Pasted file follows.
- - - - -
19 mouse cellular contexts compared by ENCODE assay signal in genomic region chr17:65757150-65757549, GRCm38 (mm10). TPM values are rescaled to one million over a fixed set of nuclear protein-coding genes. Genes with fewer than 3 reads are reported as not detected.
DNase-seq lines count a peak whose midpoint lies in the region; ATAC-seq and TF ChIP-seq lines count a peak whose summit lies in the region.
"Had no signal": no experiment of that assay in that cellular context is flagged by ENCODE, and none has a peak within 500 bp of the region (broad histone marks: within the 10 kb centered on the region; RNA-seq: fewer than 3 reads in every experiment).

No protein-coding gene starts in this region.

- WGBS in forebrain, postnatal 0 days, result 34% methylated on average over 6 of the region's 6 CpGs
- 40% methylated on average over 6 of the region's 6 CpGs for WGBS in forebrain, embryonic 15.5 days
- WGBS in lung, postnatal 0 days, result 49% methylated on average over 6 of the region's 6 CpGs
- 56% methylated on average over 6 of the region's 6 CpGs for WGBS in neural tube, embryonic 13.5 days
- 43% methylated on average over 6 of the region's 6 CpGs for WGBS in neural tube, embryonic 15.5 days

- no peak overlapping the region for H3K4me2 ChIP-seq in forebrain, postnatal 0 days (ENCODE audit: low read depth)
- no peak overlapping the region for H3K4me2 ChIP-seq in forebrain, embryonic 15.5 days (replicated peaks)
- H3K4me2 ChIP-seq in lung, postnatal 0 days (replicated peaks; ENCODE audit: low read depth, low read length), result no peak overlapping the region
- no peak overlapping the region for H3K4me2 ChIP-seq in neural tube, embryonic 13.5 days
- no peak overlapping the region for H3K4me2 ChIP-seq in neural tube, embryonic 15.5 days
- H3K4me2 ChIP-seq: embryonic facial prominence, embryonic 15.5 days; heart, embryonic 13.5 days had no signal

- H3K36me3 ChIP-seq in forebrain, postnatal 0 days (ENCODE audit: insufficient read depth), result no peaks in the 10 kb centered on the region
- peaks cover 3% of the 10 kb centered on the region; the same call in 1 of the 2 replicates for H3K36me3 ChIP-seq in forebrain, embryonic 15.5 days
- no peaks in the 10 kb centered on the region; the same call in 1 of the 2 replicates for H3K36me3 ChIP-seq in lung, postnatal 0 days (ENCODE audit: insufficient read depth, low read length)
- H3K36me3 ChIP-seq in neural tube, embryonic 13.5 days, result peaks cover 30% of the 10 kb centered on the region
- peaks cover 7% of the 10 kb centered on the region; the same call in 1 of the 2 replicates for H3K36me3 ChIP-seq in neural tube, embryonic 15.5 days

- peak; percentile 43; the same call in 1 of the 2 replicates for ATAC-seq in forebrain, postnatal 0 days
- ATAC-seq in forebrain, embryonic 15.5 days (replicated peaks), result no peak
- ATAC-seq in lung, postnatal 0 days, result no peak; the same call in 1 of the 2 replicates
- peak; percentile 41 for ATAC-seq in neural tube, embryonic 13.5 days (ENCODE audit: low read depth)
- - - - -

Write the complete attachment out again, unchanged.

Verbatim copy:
19 mouse cellular contexts compared by ENCODE assay signal in genomic region chr17:65757150-65757549, GRCm38 (mm10). TPM values are rescaled to one million over a fixed set of nuclear protein-coding genes. Genes with fewer than 3 reads are reported as not detected.
DNase-seq lines count a peak whose midpoint lies in the region; ATAC-seq and TF ChIP-seq lines count a peak whose summit lies in the region.
"Had no signal": no experiment of that assay in that cellular context is flagged by ENCODE, and none has a peak within 500 bp of the region (broad histone marks: within the 10 kb centered on the region; RNA-seq: fewer than 3 reads in every experiment).

No protein-coding gene starts in this region.

- WGBS in forebrain, postnatal 0 days, result 34% methylated on average over 6 of the region's 6 CpGs
- 40% methylated on average over 6 of the region's 6 CpGs for WGBS in forebrain, embryonic 15.5 days
- WGBS in lung, postnatal 0 days, result 49% methylated on average over 6 of the region's 6 CpGs
- 56% methylated on average over 6 of the region's 6 CpGs for WGBS in neural tube, embryonic 13.5 days
- 43% methylated on average over 6 of the region's 6 CpGs for WGBS in neural tube, embryonic 15.5 days

- no peak overlapping the region for H3K4me2 ChIP-seq in forebrain, postnatal 0 days (ENCODE audit: low read depth)
- no peak overlapping the region for H3K4me2 ChIP-seq in forebrain, embryonic 15.5 days (replicated peaks)
- H3K4me2 ChIP-seq in lung, postnatal 0 days (replicated peaks; ENCODE audit: low read depth, low read length), result no peak overlapping the region
- no peak overlapping the region for H3K4me2 ChIP-seq in neural tube, embryonic 13.5 days
- no peak overlapping the region for H3K4me2 ChIP-seq in neural tube, embryonic 15.5 days
- H3K4me2 ChIP-seq: embryonic facial prominence, embryonic 15.5 days; heart, embryonic 13.5 days had no signal

- H3K36me3 ChIP-seq in forebrain, postnatal 0 days (ENCODE audit: insufficient read depth), result no peaks in the 10 kb centered on the region
- peaks cover 3% of the 10 kb centered on the region; the same call in 1 of the 2 replicates for H3K36me3 ChIP-seq in forebrain, embryonic 15.5 days
- no peaks in the 10 kb centered on the region; the same call in 1 of the 2 replicates for H3K36me3 ChIP-seq in lung, postnatal 0 days (ENCODE audit: insufficient read depth, low read length)
- H3K36me3 ChIP-seq in neural tube, embryonic 13.5 days, result peaks cover 30% of the 10 kb centered on the region
- peaks cover 7% of the 10 kb centered on the region; the same call in 1 of the 2 replicates for H3K36me3 ChIP-seq in neural tube, embryonic 15.5 days

- peak; percentile 43; the same call in 1 of the 2 replicates for ATAC-seq in forebrain, postnatal 0 days
- ATAC-seq in forebrain, embryonic 15.5 days (replicated peaks), result no peak
- ATAC-seq in lung, postnatal 0 days, result no peak; the same call in 1 of the 2 replicates
- peak; percentile 41 for ATAC-seq in neural tube, embryonic 13.5 days (ENCODE audit: low read depth)